The buck stopped with Modi in 2002, and it stops with him now

24 July, 2022

We are not yet at the point where a Galileo has to kneel and apologise for claiming the earth moves around the sun. But we are getting there. A sinister silence is being imposed on public discourse. People are being made to think twice before they express the most ordinary of statements, the act of pointing out the errors of those in power is being deemed a crime, straightforward tweets are becoming the basis to lodge multiple first-information reports, and hatred is fomented in social media against those who question the current dispensation.

Meanwhile, people I have known to be unctuous cowards under previous regimes have learnt to sound bold when they echo this government. We need to heed them only because long before this government falls, their silence will inform us of its coming demise. For now they forget that there will be a time when they will be called to account, not for failing to speak the truth, but for echoing and propagating the falsehoods of hate, which this regime thrives on.

Among the truths they ask us to forget is the truth of what happened in 2002 in Gujarat. I go back to this because under previous governments it was necessary to reiterate the truth of what happened in the country in 1984. But those of the Congress, even at their worst, in their denials and their excuses, in their intellectual vacuity, were never as threatening as those in power now.

Those who pay obeisance to the current regime point to the recent Supreme Court judgment which, referring to the allegations against Prime Minister Narendra Modi over the 2002 Gujarat violence, stated, “…after going through the analysis done by the SIT of the concerned allegations, we have no hesitation in accepting such opinion that no case had been made out against the named offenders, much less to indicate being party to the hatching of larger criminal conspiracy to cause or precipitate mass violence across the State against the minority community during the relevant period.”

But there is a vast gap between the domain of the law which decides whether a case is made out on the basis of a laid down code and what we mean by culpability in ordinary life. If the ruling party cannot be held responsible for over a thousand deaths in violence spread over months, then we must suspend the very idea of accountability. Modi was the chief minister of the state, the police force answered to his government. We do not have a legal framework that defines command responsibility, but all of us know what it means to say, “The buck stops here.”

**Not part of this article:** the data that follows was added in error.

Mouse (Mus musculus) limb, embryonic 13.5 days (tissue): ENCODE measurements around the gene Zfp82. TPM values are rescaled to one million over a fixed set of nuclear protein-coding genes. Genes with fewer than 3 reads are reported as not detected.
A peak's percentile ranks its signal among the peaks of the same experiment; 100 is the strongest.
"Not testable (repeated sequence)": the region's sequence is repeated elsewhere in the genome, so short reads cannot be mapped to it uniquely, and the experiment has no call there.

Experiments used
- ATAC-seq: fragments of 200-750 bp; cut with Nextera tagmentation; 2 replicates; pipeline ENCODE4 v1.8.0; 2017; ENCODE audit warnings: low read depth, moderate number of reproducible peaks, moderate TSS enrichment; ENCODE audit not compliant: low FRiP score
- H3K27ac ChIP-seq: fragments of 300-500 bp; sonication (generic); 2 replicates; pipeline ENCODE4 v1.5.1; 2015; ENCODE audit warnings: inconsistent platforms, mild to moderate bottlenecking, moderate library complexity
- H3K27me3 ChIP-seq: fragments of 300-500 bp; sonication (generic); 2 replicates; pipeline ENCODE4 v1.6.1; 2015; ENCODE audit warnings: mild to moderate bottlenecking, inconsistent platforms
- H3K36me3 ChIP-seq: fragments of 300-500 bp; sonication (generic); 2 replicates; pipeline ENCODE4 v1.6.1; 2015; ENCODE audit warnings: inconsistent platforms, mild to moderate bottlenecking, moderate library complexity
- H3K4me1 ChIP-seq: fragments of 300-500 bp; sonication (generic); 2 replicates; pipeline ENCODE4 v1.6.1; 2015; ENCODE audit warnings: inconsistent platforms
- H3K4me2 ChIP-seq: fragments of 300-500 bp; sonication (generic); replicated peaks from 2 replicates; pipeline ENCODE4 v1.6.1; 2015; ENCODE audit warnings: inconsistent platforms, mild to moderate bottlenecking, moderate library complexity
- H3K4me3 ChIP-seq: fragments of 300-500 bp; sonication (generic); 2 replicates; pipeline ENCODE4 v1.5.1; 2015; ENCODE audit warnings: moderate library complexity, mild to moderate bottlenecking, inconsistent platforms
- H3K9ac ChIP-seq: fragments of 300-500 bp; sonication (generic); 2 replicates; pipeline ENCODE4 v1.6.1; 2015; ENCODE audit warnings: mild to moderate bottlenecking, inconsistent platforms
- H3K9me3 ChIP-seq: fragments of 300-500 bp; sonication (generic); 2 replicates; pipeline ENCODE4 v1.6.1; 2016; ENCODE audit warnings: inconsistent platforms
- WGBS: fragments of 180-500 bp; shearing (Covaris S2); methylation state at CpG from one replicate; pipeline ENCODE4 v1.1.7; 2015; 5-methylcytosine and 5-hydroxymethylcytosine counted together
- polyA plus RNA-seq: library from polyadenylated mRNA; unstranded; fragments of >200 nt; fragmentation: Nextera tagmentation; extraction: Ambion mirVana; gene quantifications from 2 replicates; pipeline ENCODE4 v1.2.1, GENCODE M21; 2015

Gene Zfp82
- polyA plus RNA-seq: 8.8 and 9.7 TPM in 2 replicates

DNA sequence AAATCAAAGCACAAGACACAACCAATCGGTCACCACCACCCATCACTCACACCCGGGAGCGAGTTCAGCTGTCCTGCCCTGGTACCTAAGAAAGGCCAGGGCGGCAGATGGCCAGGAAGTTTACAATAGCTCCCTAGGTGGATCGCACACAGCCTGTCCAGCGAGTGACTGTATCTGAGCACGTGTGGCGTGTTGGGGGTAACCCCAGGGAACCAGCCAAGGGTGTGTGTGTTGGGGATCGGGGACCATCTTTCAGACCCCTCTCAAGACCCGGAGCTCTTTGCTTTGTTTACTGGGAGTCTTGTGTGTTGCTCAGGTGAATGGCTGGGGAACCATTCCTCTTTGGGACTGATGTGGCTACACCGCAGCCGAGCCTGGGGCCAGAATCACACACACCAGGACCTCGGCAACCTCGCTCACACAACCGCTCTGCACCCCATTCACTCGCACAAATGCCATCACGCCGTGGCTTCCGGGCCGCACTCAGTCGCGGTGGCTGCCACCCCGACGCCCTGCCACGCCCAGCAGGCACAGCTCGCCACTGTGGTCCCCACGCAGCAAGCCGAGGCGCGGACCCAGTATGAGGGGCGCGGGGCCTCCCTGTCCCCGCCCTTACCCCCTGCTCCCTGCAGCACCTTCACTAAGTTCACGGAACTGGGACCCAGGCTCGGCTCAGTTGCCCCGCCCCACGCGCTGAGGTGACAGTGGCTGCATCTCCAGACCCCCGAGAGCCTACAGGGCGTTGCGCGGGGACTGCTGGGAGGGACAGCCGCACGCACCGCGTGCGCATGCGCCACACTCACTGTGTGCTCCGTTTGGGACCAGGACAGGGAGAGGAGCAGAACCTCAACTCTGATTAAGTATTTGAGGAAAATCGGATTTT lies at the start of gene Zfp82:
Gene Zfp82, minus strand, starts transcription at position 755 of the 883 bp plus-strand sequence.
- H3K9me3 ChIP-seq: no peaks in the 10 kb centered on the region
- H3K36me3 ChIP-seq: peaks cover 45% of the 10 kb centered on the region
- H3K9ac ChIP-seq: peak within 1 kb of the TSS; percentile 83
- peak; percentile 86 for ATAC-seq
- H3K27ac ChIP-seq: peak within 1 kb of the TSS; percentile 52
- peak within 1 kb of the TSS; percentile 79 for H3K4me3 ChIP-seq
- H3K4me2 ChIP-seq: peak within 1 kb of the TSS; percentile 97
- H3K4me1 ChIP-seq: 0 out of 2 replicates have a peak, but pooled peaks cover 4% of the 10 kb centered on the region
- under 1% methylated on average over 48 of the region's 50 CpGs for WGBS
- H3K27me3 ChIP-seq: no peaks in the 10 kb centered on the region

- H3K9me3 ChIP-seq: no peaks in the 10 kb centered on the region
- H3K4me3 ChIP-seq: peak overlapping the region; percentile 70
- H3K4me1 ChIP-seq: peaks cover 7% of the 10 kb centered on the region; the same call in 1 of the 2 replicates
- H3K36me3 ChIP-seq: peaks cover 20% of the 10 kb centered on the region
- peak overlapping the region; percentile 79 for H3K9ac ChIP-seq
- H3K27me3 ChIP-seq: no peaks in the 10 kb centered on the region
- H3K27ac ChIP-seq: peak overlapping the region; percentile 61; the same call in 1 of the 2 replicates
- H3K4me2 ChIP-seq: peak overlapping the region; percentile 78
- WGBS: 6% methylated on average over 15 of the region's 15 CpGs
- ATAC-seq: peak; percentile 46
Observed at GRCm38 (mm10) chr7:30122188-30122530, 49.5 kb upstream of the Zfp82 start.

In 2004, 18 years ago, I wrote a column for Tehelka titled, “What is the Difference between Modi and Rajiv?” The question was asked in the context of the anti-minority violence in the country in 1984 and in 2002 and my answer was, essentially none. It was then aimed at Congress supporters. Today it is necessary to repeat the same statement for the legion of Modi supporters who proclaim his innocence over 2002, while holding the Congress responsible for the violence in 1984.

The parallels between what happened in 1984 and 2002—with Rajiv Gandhi as prime minister and Modi as chief minister, respectively—are stark. Speaking against the backdrop of the death toll in 1984, much higher than in Gujarat, Rajiv had said, “For some days, people have thought that India is shaking. But whenever a big tree falls, the ground shakes a little.”

After Godhra, Modi said, “It is natural that what happened in Godhra day before yesterday, where forty women and children were burnt alive, has shocked the country and the world. The people in that part of Godhra have had criminal tendencies. Earlier, these people had murdered women teachers. And now they have done this terrible crime for which a reaction is going on.”

Modi has not denied this particular statement, made in an interview to Sudhir Chaudhary, who was then in Zee News. The Special Investigation Team set up to inquire into the Gujarat violence, has stated in its report, “As regards the Zee TV interview of 01.03.2002 is concerned, Shri Modi has stated that after a period of eight years, he did not recollect the exact words, but he had always appealed only and only for peace. He (Shri Modi) had further stated that he had tried to appeal to the people to shun violence in straight and simple language. He had also stated that if his words cited in this question are considered in the correct perspective, then it would be evident that there is a very earnest appeal for people refraining from any kind of violence. He had denied all the allegations against him in this regard.”